• The visual inspection device mainly comprises a measuring table 5 , a test head H, and an information processing device 6 , A lighting device 3 for irradiating a measurement object 4 , such as As a circuit board or the like, on the measuring table 5 is placed, with measuring light, as well as a camera (image sensor) 1 that the measurement object 4 directly from above, H are attached to the measuring head. The information processing device 6 is with a CPU (central processing unit) 60 , a working memory 61 , a storage device 62 a probe control unit 63 an image input unit 64 , a lighting device control unit 66 , a table control unit 67 , a user interface 68 , a display unit 69 and the like. The test head control unit 63 has the function, the movement of the probe H in a Z-direction (the direction perpendicular to the measuring table 5 ), and the table control unit 67 has the function, the movement of the measuring table 5 in the X and Y directions. The lighting device control unit 66 has the function, the lighting device 3 switch on and off (and switch the lighting pattern as needed). The image input unit 64 has the function of taking digital pictures from the camera 1 to import. The user interface 68 is an input device that is operated by the user, and may be configured, for example, as a pointing device, touch panel, keyboard or the like. The display unit 69 is a component with which the measurement results and the like are displayed on a screen, and is z. B. configured as a liquid crystal display or the like.
  • The lighting device 3 is a surface light source with a dome-like shape, with the entire dome shape serving as the emission area. It is at the apex of the lighting device 3 an opening for the camera 1 intended. Such a lighting device 3 For example, a plurality of LED chips arranged in an array can be designed as a dome-shaped diffusion plate on whose rear side. The lighting device 3 can also be used as an ad, such as B. be configured as a liquid crystal display or organic-electroluminescent display, which is formed in a dome shape.
  • The emission range of the lighting device 3 preferably has a hemispherical dome shape around the measurement object 4 to be able to irradiate from all directions. This makes it possible to make measurements regardless of which direction the surface of the measurement object faces. However, the area light source may have any shape as long as the orientation of the surface of the measurement subject is restricted to a certain range. For example, if the orientations of the surface normal are restricted to the substantially vertical direction, then no light has to be irradiated from the horizontal direction (that is, from the flat angle directions).
  • During the measurement, the inspection head H and the measuring table move 5 relative to each other, and the measurement object 4 is positioned in a predetermined measuring position (in the example of FIG 1 this is the center of the lighting device 3 (the point where the optical axis of the camera 1 the measuring table 5 cuts)). The measurement object 4 is then received in a state in which measurement light having a specific illumination pattern from the illumination device 3 is irradiated, and image data is transmitted through the image input unit 64 in the image processing apparatus 6 imported. There are several sets of image data per measurement object 4 obtained by the image acquisition is performed several times, each with different illumination patterns.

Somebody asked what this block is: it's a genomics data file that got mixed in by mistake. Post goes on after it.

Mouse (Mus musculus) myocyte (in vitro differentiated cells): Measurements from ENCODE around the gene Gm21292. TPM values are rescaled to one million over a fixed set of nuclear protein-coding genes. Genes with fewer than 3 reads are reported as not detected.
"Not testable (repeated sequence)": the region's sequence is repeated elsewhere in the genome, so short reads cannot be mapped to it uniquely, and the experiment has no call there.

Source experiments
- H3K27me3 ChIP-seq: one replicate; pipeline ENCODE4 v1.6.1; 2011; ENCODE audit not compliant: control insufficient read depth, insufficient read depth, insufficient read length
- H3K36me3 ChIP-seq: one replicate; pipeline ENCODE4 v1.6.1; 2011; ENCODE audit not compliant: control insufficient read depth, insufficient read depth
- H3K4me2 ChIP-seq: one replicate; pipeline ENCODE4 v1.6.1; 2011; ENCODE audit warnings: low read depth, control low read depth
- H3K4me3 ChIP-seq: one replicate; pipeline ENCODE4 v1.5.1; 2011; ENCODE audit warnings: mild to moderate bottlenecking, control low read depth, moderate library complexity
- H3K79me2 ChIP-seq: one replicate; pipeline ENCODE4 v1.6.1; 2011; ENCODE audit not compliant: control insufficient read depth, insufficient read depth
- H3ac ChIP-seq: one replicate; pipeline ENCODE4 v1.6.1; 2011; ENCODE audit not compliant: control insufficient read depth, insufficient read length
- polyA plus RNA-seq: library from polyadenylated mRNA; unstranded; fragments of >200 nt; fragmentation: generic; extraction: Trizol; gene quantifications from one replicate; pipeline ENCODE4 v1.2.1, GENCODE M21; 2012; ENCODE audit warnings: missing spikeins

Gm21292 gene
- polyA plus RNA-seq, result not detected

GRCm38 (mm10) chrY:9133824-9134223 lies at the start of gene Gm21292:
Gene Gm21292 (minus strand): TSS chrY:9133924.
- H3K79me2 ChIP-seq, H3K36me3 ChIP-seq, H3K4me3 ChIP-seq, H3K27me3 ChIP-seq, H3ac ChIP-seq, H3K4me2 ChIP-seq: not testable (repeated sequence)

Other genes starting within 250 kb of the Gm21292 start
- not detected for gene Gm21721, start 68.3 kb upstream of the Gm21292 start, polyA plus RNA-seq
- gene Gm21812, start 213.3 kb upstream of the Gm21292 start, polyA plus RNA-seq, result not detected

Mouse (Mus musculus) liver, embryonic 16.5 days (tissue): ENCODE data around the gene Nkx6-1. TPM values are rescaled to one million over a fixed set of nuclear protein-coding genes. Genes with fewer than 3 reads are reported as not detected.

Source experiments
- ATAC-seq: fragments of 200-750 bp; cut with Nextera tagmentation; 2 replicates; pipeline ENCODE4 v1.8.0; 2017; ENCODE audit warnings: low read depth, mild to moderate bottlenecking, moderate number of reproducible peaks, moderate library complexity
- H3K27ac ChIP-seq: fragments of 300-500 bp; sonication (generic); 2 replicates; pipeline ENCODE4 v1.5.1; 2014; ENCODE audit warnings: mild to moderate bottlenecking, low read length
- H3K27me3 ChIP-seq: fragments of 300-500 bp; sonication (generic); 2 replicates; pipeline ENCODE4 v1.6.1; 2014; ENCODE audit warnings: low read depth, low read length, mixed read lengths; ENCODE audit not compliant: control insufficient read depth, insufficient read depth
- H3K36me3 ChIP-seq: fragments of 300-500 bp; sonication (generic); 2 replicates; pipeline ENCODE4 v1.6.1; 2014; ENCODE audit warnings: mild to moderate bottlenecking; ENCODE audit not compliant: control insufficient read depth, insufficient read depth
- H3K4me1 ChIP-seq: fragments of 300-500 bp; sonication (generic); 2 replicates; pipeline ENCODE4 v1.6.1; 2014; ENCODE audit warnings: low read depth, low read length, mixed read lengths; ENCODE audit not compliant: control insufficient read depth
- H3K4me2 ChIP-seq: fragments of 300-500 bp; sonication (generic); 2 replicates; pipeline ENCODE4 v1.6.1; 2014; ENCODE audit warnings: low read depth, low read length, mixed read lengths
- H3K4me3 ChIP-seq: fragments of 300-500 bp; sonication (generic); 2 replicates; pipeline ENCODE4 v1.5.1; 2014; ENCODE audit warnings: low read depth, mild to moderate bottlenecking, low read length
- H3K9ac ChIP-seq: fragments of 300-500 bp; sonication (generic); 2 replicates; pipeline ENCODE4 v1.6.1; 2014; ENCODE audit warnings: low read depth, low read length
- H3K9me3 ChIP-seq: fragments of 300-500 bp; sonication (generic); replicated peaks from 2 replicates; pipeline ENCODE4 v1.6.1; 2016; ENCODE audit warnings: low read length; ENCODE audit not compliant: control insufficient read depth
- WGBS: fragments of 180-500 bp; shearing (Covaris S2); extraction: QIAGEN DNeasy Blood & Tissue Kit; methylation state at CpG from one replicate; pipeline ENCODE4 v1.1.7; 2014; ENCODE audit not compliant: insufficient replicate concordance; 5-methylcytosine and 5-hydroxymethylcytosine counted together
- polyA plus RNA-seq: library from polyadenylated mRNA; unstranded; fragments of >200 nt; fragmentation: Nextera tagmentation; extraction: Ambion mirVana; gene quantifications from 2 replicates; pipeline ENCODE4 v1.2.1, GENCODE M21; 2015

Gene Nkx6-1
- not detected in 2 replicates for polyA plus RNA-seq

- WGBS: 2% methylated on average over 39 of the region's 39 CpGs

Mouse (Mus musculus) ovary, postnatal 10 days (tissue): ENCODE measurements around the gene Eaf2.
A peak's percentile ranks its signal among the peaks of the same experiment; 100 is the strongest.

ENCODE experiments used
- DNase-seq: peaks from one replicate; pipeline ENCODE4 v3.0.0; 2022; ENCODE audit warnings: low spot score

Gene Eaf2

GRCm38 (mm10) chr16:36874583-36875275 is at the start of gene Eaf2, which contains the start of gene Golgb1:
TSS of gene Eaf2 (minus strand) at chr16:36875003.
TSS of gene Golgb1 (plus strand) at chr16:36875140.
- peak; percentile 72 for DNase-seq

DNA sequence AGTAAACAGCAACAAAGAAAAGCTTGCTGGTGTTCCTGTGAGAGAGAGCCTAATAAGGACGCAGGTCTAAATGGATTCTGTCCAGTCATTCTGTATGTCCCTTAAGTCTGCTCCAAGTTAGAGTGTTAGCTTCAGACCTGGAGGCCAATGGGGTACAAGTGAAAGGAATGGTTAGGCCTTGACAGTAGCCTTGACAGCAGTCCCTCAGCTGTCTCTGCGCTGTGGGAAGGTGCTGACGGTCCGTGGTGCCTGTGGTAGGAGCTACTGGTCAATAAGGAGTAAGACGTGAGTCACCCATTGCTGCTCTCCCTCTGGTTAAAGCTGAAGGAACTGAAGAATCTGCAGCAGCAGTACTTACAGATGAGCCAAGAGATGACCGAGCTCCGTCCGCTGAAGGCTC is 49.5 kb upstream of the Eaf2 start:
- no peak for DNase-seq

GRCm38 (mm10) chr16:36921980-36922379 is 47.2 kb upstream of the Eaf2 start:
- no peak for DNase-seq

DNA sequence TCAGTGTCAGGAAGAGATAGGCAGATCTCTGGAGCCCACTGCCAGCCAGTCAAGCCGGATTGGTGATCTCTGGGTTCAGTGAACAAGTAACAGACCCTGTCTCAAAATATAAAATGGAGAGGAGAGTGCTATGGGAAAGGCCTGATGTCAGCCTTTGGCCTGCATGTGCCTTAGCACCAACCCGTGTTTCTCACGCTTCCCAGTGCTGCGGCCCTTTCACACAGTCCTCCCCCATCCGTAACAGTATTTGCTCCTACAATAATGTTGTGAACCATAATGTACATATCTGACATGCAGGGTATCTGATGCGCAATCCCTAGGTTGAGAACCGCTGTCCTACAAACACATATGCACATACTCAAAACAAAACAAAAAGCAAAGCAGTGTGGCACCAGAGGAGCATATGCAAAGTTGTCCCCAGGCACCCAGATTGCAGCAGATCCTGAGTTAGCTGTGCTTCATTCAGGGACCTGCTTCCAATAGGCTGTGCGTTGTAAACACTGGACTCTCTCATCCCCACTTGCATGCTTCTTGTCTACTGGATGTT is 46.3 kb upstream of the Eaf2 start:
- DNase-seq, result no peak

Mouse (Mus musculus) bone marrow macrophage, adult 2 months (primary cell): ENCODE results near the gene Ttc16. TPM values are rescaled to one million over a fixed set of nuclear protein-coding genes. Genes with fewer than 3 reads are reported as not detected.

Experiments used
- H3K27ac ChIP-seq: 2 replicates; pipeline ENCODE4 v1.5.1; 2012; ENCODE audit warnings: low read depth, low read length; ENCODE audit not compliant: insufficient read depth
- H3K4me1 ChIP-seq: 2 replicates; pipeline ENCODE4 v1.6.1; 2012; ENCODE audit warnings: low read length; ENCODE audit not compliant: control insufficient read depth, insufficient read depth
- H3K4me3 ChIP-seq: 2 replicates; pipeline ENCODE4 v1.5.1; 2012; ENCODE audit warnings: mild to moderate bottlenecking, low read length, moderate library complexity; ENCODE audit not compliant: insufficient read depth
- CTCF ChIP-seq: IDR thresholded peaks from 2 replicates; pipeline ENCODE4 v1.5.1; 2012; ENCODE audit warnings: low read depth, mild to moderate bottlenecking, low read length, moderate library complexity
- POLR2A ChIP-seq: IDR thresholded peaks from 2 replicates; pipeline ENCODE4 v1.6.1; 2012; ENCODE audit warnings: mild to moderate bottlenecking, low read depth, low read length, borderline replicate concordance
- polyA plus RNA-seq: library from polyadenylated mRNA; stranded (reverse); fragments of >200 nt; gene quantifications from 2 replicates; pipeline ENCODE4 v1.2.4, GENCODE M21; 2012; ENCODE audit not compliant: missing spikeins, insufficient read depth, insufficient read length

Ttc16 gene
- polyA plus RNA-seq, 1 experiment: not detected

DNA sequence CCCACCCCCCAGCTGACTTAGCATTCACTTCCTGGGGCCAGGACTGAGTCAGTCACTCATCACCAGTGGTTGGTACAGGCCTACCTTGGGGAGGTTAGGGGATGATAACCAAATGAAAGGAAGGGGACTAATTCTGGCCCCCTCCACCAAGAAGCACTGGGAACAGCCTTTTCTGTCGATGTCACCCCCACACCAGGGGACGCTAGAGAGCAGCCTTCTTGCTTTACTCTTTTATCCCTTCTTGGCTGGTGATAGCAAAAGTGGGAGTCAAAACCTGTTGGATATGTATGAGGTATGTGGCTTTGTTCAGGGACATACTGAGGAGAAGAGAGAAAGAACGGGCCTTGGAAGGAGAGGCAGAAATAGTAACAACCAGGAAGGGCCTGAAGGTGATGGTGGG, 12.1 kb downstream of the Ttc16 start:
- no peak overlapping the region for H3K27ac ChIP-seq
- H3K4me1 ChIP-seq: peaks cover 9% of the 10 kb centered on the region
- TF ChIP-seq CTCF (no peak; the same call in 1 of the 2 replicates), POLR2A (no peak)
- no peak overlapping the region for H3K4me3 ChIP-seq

• The visual inspection apparatus of the present embodiment has a 3D measurement processing function for measuring the three-dimensional shape of specular objects (solder, component electrodes, metal components, etc.) on a printed circuit board by image analysis to improve the quality of placement of components on the board Quality of the soldering and the like to check with high accuracy. This function takes advantage of the reflective properties of specular objects, as explained in more detail below, and thus can not be used to measure the three-dimensional shape of diffused objects (eg, circuit board surfaces, device bodies, resists, etc.). Therefore, in this apparatus, pre-processing for recognizing / extracting specular object areas from an image of the measurement subject 4 (Processing for detecting specular objects) is performed before the processing for calculating three-dimensional shapes is performed.
  • In the following, the principle of three-dimensional measurement processing will first be described in order to gain an understanding of the illumination patterns and the lobe cancellation effect, after which the processing for the detection of specular objects will be described, this description being in reverse order the actual processing takes place.
  • Three-dimensional measurement processing
  • In the case of three-dimensional measurement processing, the object of measurement becomes 4 recorded using predetermined illumination patterns for three-dimensional measurements.
  • 2 shows exemplary illumination patterns for the three-dimensional measurement processing. In 2 is the two-dimensional emission intensity distribution of the lighting device 3 , which is a surface light source, is shown schematically, wherein the horizontal axis shows the longitude (from 0 to π) along the X direction and the vertical axis shows the longitude (from 0 to π) along the Y direction. Assuming that the emission intensity takes a value from 0 to 255, the emission intensity 0 (darkest) is shown in black, the emission intensity 255 (brightest) is shown in white, and intermediate emission intensities are shown in gray scale.